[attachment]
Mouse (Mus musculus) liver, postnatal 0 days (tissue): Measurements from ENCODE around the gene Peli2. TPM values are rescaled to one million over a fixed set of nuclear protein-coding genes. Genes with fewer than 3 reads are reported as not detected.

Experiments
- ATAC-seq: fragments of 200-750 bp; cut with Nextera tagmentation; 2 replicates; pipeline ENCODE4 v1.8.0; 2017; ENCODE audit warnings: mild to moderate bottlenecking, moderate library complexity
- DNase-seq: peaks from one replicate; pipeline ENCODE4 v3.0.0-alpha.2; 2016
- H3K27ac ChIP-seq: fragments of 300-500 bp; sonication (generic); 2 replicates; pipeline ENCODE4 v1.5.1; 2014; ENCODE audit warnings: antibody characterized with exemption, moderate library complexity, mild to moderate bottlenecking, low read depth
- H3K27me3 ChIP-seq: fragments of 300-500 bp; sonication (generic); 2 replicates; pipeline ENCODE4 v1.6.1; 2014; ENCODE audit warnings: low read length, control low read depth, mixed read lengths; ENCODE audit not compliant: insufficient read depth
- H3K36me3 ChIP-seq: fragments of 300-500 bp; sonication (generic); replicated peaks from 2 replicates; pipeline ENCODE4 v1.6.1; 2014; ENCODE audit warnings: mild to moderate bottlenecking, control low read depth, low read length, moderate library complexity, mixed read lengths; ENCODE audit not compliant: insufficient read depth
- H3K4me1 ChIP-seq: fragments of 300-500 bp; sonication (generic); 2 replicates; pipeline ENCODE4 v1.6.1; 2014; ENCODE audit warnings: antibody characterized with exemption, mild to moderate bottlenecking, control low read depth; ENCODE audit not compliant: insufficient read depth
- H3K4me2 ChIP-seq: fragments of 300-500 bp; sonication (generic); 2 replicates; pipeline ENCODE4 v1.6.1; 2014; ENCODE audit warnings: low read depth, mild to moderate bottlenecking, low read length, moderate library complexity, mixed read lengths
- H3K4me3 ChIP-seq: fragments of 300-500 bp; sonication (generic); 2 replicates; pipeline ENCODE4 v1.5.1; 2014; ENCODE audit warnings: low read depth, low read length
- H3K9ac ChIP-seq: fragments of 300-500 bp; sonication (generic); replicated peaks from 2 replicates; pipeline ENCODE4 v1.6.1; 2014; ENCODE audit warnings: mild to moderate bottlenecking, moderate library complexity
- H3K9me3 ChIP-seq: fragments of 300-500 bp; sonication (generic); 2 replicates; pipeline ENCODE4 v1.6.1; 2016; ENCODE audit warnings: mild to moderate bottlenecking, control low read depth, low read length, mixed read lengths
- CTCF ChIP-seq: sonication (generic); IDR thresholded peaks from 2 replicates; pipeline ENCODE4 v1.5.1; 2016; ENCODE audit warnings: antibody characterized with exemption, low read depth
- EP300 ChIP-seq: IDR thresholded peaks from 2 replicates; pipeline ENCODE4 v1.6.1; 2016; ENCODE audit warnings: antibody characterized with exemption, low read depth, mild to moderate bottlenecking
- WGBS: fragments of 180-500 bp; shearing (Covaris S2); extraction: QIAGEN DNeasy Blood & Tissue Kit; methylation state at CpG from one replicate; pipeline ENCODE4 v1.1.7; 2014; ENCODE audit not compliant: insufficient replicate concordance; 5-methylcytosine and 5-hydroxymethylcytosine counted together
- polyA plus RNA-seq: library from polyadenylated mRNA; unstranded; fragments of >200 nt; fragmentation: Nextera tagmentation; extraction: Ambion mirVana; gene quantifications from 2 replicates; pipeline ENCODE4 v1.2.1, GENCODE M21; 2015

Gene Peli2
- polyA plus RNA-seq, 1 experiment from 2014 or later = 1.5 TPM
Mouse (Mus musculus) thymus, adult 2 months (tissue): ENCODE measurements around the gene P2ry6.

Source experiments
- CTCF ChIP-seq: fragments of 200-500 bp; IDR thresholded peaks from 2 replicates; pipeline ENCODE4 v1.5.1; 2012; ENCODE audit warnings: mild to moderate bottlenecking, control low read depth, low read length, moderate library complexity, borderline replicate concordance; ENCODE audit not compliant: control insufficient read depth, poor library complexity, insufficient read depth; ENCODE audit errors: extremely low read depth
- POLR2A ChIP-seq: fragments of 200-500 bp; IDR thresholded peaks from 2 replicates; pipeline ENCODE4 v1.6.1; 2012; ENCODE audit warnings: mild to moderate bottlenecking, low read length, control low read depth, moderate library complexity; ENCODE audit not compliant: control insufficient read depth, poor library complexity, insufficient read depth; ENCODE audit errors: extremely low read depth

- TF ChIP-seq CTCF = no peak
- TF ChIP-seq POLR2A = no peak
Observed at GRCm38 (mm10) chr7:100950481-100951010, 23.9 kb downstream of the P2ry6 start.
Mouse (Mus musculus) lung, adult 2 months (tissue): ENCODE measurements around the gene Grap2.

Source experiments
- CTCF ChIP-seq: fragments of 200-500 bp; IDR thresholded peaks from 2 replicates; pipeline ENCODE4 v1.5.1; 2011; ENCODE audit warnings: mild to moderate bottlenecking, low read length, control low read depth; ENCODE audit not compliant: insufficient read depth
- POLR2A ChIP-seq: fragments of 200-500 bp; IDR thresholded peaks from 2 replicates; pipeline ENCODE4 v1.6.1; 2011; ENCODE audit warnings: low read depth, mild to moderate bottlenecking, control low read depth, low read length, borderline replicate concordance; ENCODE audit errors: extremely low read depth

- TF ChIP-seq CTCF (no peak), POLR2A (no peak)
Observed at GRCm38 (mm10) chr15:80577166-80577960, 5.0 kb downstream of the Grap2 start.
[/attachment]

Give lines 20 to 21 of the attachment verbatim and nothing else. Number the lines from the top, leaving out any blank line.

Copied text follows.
Source experiments
- CTCF ChIP-seq: fragments of 200-500 bp; IDR thresholded peaks from 2 replicates; pipeline ENCODE4 v1.5.1; 2012; ENCODE audit warnings: mild to moderate bottlenecking, control low read depth, low read length, moderate library complexity, borderline replicate concordance; ENCODE audit not compliant: control insufficient read depth, poor library complexity, insufficient read depth; ENCODE audit errors: extremely low read depth